We interviewed International Master in Management participants Judith van Eeuwijk and Cosma Nouschirvan about their experience in the Innovation Management Specialisation. Judith holds a n MSc in Intellectual Property Law, Innovation and Technology from Utrecht University (the Netherlands). Before coming to EADA, Cosma completed a Bachelor’s Degree in Business Administration and worked as a Brand Manager for a leading German entertainment player.
In the interview, Judith and Cosma share their experience in the Innovation Management Specialisation. Participants in this specialisation worked with Alumnus Keenan Thompson to complete a project in innovation with AB InBev. This is one of 3-4 specialisations offered each year in the third trimester of the International Master in Management. The specialisations provide an opportunity for participants to explore where their passion lies and jump-start their career.
Why did you choose the Innovation Management Specialisation?
We chose this specialisation to learn how to generate innovative ideas and establish a growth mindset.
Cosma: I learned first-hand the importance of innovative and creative ideas during my experience as a Brand Manager. I recognised that being able to think outside of the box is key to standing out and having a competitive advantage in the selection processes, as well as in the job itself.
Judith: I had already specialised in technology and innovation in my Master in Law, and chose this MiM specialisation to gain further knowledge on how technology and innovation can positively impact our lives and how companies can use the latest techniques to innovate and develop corporate strategy.
How did the build on what you learned in the first two trimesters?
In the first two trimesters, we worked on developing a base including core management competencies and personal and professional skills in the areas of communication, presentation, negotiation, teamwork and leadership. In the specialisation, we are able to go in depth and focus on a single area of interest to all future managers. The knowledge and skills acquired during the first two trimesters help us analyse innovation from different business perspectives. This base provided insight into what is happening in the market now, allowing us to identify innovation-related challenges and develop a continuous flow of ideas to solve them.
Cosma, what has been the greatest take away from the specialisation for you?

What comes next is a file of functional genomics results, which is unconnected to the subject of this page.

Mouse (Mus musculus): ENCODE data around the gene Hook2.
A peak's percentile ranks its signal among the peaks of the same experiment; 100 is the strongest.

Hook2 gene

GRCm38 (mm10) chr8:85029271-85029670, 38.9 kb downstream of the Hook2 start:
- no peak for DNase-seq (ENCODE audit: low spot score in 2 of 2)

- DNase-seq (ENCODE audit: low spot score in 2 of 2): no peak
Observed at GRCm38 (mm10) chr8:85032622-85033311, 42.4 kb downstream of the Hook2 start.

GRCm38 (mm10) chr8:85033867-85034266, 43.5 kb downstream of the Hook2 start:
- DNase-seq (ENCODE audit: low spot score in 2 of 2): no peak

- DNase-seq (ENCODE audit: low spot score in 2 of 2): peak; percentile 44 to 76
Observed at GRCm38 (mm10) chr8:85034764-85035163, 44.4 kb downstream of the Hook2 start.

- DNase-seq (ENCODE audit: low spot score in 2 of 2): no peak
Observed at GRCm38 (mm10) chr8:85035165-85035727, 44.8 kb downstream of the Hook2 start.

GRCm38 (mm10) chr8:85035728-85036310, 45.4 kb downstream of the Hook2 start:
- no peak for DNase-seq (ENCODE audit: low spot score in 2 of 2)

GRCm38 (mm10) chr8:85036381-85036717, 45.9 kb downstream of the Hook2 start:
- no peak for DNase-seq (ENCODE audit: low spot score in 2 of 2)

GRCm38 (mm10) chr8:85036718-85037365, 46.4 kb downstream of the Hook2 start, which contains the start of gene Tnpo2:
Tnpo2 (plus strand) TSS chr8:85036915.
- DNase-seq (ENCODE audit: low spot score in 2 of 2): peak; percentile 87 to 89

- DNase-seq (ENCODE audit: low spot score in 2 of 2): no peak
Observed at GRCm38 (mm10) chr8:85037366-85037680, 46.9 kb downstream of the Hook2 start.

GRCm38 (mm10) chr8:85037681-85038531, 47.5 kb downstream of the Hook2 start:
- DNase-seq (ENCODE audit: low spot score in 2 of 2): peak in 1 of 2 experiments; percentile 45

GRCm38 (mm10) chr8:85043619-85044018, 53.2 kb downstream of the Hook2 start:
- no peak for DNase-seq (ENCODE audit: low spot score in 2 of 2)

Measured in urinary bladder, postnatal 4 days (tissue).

The most significant takeaway for me was that innovation does not necessarily have to be rocket science, but it has to be customer-driven. As an innovator, you should put yourself in the customer’s position to get to know the problems and pain points. This is the point from which you should generate innovative ideas to meet customer needs. I also learned the importance of a well-thought-out business plan – this is crucial to persuading potential investors and Business Angles to support your initiatives.
How did the faculty and professionals in the specialisation contribute to your learning?
The professors all currently work in environments in which innovative thinking, design thinking and establishing the latest trends is their daily business. They are able to connect the theory with real-life examples and provide lots of tools, concepts, methodologies to solve challenges.
Judith, what was the most important thing you learned from working with a real company?
Before the specialisation, I had the impression that innovatiion came from “accidental” ideas or through long process of R&D leading to a complex and very technical result. From working with AB InBev, I learned that companies can tackle every innovative challenge or task through systematic, creative thinking. What is important is having the right mindset, skills, tools, methodologies and processes to develop innovative ideas. Now I understand that companies constantly need to critically evaluate the process, product and business model for business innovation. This allows them to bring ideas to life through prototyping and experimenting, improving these ideas by integrating user feedback and solving feasibility challenges. The tools, concepts and methodologies that we learned have provided us with confidence and a competitive advantage in the selection process.
To read other interviews in this series, click on the following links:
- MiM Specialisation Cross-Functional Management: Clara gets ready to face transformation
- MiM Cross-Functional Management Specialisation: Rankin explores how tech can maximise performance.
- MiM Specialisation Consulting: Lucia and Anne-Sophie learn about the industry first-hand
- MiM Specialisation Entrepreneurship: Aryan learns a new approach to business